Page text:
I recommend opting for low-carb high-nutritional varieties like berries – Primal people all-time favorites – and stone fruits. Apples and pears are on the low to medium-carb side depending on their ripeness and variety. Going seasonal and regional works well and your body will be very pleased with your choices. Personally, I eat way more fruits in summer and autumn, particularly, if I can pick it directly from the tree or bush. In that case, carb count aside, I just stuff myself with whatever is smiling at me from the branches of my parents’ fruit garden, when I go home visit. (Yes, we’re talking about fruits! Neighbors’ kids, birds and worms are to be left in the tree, although their carb amount would be super low, and hunting is primal!) Since going Primal, I realized that also my taste buds have adjusted. I no longer crave exotic fruits much and apples are my most favorite fruits together with plums and berries. All of these are easy to find, where I grew up.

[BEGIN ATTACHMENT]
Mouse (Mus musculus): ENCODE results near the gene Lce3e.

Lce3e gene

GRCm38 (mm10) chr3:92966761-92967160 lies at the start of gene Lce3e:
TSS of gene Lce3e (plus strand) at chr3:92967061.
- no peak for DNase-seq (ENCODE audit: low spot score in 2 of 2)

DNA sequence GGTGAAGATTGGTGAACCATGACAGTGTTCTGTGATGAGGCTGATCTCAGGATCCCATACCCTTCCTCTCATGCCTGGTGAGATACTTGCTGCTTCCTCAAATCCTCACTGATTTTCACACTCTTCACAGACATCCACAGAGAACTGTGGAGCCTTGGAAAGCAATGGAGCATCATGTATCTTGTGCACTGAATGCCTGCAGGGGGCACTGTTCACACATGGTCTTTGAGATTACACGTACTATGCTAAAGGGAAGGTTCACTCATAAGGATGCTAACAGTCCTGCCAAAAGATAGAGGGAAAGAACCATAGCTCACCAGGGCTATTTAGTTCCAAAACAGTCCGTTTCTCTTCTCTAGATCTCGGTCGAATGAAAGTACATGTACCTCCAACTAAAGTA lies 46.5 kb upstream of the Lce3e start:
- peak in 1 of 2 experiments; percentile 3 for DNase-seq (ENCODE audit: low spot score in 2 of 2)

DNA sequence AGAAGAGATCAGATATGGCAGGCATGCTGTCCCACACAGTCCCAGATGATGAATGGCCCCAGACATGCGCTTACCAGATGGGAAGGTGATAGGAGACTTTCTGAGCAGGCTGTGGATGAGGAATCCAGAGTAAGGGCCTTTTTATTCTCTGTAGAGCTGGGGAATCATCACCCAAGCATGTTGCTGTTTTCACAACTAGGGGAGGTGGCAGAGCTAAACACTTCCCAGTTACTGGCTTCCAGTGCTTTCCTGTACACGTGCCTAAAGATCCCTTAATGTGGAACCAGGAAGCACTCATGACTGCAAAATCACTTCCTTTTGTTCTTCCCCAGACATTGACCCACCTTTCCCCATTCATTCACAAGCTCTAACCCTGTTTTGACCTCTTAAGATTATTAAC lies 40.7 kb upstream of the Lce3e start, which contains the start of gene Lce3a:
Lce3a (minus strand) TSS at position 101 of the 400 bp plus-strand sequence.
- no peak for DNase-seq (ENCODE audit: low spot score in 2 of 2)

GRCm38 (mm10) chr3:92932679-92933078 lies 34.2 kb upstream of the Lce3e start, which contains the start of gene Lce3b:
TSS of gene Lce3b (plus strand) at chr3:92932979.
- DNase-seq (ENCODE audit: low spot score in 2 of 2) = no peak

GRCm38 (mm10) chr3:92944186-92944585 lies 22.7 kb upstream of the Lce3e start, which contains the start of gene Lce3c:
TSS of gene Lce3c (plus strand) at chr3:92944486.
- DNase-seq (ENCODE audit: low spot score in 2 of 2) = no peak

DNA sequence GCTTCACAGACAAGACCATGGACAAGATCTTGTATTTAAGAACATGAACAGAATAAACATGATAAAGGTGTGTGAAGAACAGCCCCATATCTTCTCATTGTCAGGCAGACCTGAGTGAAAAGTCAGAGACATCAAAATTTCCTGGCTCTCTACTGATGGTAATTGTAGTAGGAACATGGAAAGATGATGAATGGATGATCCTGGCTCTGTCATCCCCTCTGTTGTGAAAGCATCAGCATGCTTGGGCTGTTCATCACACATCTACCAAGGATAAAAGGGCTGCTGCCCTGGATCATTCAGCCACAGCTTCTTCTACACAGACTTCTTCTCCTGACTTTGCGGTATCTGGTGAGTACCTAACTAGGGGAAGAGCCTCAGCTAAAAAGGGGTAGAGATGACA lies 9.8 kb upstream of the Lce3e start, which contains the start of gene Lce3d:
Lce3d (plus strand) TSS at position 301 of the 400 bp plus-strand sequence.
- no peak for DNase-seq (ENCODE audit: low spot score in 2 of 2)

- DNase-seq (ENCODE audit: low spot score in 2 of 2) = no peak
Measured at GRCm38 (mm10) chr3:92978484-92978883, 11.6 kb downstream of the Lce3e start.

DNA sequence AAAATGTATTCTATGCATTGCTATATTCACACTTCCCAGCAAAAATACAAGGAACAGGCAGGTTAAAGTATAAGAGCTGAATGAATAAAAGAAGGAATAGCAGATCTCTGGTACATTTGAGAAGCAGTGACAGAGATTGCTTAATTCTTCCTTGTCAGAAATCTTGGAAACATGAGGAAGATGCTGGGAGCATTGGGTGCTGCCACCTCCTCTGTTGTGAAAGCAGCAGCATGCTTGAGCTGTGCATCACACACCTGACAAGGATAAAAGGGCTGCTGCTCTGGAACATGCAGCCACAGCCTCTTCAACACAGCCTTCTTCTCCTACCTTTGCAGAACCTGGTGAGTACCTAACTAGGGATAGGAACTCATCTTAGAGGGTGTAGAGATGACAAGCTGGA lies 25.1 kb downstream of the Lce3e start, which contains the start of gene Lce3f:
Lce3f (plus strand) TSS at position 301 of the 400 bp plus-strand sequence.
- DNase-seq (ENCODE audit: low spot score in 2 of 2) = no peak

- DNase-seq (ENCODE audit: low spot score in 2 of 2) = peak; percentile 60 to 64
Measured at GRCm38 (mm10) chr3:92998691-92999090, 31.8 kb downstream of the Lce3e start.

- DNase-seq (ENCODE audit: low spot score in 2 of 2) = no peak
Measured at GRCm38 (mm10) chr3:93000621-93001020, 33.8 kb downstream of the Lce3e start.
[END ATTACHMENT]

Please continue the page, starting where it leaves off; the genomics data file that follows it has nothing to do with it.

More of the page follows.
Vegetables higher in carbs are starchy vegetables such as sweet potatoes, yams, pumpkin, squashes or beetroot. Carrots would be in medium to higher carb count group. Same approach applies as in case of fruits. If your aim is fat loss, try to eat these with moderation. However, starchy vegetables are a great source of carbs, if you are very active and want to fuel for athletic performance or you prefer a bite before/after all-out workout. They provide more stable energy than simple carbs (fruits), and would not spike insulin so much. I find a sweet potato or a plantain much more reliable source of energy before workout or MTB race than a banana for instance. Banana provides me with a nice kick at the beginning, but my body calls for refill soon, whereas with nice breakfast of plantain chips made in coconut oil, eggs and stir-fried veggies I can go on forever (starch+fat combo=priceless)! Before long endurance races I usually opt for both – breakfast as described above about 3 hours before the race and a banana right before the start to get a bit high.